The slander which we are referring to when praying for the downfall of 'the slanderers' is specifically the slander said against the Torah being God given.

We are not praying for the downfall of the co-worker who slandered you to your boss, or people who slandered Jews to the Romans or anything like that. No matter what the censors were hoping to imply with their new word. It is referring to the slander against the Torah, which means these slanderers are minim, and the bracha means the same thing as if it said minim, no matter how you look at it. At least according to the popular minhag to keep the nusach as is.

Now you will ask, but maybe the shliach tzibur thought it meant a regular slanderer, like you're co-worker, and by skipping it he not shown any signs of heresy. To this the answer is, could be, we don't know, and we don't need to know with any degree of certainty that he is in fact a heretic. We remove him as being a suspect heretic, as we see all the language used is he is suspect.

share|improve this answer
Interesting. This is somewhat similar to the understanding of the Mishpat Tzedek (cited in my OP) regarding the meaning of zeidim in this blessing as a reference to a subset of wanton and brazen minim l'hach'is (see my comment here). He notes that if someone merely omits "ולמשומדים", the poskim implicitly appear to judge him favorably and not suspect him of being a heretic, viewing, rather, the overall blessing as being understood to refer to heretics. – Fred Mar 19 at 4:17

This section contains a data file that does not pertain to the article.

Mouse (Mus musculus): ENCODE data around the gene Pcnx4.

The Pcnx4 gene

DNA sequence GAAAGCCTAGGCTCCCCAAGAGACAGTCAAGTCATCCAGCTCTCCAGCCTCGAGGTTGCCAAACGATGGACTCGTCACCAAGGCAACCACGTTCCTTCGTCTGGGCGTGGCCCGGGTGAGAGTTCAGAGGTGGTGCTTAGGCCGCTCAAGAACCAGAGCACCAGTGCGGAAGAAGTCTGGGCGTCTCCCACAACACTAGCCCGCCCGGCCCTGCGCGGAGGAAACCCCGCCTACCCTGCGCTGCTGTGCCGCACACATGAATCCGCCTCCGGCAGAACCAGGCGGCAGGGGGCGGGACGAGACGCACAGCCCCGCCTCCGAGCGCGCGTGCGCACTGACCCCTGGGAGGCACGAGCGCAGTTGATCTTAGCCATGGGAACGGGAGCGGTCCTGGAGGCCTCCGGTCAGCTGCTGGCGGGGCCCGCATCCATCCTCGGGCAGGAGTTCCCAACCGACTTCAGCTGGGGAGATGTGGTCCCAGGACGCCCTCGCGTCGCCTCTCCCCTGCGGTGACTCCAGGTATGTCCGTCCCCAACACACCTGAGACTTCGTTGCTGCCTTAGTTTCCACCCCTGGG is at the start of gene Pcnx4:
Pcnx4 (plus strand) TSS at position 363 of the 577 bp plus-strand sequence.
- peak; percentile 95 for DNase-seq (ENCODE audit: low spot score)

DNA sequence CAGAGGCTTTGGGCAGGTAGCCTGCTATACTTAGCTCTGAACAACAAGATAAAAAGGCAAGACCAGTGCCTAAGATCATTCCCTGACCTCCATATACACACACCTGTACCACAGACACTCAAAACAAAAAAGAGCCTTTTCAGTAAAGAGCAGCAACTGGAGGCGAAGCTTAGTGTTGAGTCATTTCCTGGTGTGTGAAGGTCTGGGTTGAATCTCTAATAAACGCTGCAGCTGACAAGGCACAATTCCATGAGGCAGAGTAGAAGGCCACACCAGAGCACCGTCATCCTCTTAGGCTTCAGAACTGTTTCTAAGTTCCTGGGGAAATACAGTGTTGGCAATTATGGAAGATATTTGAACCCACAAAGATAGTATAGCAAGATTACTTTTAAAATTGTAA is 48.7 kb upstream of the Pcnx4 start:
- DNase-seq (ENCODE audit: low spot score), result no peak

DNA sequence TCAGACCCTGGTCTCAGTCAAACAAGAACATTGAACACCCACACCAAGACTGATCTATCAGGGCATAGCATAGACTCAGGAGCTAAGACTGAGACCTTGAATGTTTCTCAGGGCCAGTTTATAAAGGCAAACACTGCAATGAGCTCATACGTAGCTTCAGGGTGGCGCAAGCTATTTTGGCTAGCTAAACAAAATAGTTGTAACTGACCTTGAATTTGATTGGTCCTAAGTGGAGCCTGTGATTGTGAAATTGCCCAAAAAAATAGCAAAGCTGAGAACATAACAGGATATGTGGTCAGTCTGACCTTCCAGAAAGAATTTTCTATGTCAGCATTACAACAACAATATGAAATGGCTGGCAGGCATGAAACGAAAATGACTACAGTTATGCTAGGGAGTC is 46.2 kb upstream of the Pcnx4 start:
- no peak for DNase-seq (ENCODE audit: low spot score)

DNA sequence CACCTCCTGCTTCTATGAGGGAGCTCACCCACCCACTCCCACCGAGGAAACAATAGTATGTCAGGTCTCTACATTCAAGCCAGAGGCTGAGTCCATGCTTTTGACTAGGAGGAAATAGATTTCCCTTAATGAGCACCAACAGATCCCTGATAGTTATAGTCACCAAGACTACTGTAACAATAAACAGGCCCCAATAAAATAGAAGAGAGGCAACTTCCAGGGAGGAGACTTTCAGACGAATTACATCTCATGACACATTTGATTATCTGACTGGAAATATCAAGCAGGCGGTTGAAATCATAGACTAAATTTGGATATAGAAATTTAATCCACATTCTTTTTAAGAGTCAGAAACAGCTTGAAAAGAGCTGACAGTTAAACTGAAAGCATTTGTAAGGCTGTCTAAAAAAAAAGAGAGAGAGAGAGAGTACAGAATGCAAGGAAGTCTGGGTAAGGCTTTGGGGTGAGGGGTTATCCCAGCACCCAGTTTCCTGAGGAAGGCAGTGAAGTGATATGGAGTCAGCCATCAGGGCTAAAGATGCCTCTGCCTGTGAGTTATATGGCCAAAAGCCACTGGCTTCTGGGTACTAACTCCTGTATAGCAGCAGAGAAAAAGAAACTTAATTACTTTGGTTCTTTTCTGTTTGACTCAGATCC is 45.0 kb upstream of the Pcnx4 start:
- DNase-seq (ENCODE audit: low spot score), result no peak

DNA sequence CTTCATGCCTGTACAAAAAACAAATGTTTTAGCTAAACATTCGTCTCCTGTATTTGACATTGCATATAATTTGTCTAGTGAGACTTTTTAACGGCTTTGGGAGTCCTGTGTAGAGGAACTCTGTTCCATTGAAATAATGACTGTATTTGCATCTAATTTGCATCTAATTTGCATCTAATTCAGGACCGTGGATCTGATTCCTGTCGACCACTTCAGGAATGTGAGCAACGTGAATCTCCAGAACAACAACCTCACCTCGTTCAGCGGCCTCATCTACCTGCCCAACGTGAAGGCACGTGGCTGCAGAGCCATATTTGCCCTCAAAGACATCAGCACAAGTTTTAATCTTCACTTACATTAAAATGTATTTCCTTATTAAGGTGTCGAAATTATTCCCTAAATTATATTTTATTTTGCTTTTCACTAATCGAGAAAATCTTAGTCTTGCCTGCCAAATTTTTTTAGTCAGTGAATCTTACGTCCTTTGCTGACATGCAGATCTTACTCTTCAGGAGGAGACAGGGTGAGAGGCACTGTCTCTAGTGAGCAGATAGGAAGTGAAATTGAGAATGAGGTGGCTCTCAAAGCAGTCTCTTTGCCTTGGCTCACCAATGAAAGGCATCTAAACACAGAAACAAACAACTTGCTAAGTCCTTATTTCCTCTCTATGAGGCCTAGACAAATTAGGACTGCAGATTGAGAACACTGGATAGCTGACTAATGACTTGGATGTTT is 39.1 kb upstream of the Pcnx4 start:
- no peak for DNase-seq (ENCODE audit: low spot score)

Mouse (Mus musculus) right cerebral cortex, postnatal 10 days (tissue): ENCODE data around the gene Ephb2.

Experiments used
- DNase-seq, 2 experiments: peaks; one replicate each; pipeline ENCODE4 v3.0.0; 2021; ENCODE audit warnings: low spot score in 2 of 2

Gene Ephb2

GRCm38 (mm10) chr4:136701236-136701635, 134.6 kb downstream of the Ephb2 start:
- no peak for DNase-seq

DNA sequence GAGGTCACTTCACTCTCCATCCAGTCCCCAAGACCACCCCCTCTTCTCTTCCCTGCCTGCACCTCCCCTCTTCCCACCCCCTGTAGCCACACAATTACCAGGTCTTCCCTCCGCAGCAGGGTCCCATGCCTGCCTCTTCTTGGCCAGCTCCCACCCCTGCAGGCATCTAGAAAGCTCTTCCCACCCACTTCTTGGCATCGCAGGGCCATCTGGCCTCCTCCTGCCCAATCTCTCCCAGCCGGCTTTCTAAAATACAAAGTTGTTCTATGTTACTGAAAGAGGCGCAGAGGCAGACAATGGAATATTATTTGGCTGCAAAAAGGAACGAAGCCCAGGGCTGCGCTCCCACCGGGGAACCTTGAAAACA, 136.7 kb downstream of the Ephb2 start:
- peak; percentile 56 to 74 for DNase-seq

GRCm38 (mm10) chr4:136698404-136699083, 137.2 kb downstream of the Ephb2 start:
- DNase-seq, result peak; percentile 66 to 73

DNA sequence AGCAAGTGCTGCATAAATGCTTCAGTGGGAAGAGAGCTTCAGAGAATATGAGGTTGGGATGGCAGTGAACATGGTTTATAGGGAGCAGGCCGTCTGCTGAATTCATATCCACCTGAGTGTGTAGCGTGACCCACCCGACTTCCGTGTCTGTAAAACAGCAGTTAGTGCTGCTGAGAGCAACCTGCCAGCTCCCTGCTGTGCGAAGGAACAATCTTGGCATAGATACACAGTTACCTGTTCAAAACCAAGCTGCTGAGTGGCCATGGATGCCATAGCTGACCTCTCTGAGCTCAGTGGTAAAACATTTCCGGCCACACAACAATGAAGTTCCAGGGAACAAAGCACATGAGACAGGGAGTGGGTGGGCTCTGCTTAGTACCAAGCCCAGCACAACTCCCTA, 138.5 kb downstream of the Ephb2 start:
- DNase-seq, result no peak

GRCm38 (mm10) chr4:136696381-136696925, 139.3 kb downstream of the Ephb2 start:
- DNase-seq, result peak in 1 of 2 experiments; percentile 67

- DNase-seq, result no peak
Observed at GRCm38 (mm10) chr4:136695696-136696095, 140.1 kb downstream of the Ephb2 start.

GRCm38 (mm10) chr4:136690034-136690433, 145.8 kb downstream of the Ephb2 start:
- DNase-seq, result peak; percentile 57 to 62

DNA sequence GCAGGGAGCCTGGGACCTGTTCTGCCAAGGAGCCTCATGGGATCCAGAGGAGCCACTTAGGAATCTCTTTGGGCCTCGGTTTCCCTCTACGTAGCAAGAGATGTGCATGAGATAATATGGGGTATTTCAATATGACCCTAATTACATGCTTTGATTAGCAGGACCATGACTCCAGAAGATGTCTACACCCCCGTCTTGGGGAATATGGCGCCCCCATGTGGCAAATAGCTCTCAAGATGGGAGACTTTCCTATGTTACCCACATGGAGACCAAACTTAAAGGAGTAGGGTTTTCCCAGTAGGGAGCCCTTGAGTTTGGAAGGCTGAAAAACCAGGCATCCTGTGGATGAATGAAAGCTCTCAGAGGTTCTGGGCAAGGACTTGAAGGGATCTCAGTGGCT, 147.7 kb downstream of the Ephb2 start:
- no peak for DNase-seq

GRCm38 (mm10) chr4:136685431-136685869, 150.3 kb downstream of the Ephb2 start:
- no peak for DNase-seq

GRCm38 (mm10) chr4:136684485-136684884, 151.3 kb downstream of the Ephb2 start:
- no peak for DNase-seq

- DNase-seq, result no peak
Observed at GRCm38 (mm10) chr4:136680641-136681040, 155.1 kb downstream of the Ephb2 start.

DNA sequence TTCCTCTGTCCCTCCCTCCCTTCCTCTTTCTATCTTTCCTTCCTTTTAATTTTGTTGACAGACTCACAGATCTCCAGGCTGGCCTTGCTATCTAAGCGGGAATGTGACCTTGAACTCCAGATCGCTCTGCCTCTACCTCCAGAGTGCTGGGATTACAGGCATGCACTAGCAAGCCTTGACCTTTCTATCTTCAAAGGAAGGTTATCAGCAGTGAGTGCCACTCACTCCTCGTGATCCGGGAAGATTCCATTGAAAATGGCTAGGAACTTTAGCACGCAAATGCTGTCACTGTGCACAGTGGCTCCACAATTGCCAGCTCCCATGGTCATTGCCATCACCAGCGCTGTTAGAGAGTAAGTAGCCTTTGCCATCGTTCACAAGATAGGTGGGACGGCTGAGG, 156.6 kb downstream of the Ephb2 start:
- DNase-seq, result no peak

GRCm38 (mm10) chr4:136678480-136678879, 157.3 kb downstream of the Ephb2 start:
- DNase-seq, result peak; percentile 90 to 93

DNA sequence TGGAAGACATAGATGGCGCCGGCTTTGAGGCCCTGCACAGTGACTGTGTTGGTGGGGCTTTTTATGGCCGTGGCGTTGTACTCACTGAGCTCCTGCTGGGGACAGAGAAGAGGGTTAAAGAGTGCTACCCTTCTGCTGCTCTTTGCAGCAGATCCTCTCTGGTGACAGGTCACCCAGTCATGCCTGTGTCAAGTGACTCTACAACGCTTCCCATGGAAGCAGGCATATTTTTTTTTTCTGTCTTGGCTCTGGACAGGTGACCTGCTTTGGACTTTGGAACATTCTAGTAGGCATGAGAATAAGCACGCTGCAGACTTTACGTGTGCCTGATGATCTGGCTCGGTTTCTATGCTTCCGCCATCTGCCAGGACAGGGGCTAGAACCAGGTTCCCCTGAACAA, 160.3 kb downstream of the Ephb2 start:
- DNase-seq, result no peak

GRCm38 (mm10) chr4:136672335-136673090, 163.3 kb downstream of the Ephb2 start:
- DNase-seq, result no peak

+1, but it would be nice if you could bulk up this answer with sources (e.g. per last column of the Mishpat Tzedek's responsum, where he says that the word "lamalshinim" replaced "lamshumadim" in Sephardi siddurim due to censors, but that the Sephardim would still say the word "lamshumadim" - maybe some source explicitly indicates that the word "v'lamalshinim" in the b'racha, even if pronounced as such, came to be understood as a reference to apostates). – Fred Mar 19 at 4:27

Your Answer


By posting your answer, you agree to the privacy policy and terms of service.

Not the answer you're looking for? Browse other questions tagged or ask your own question.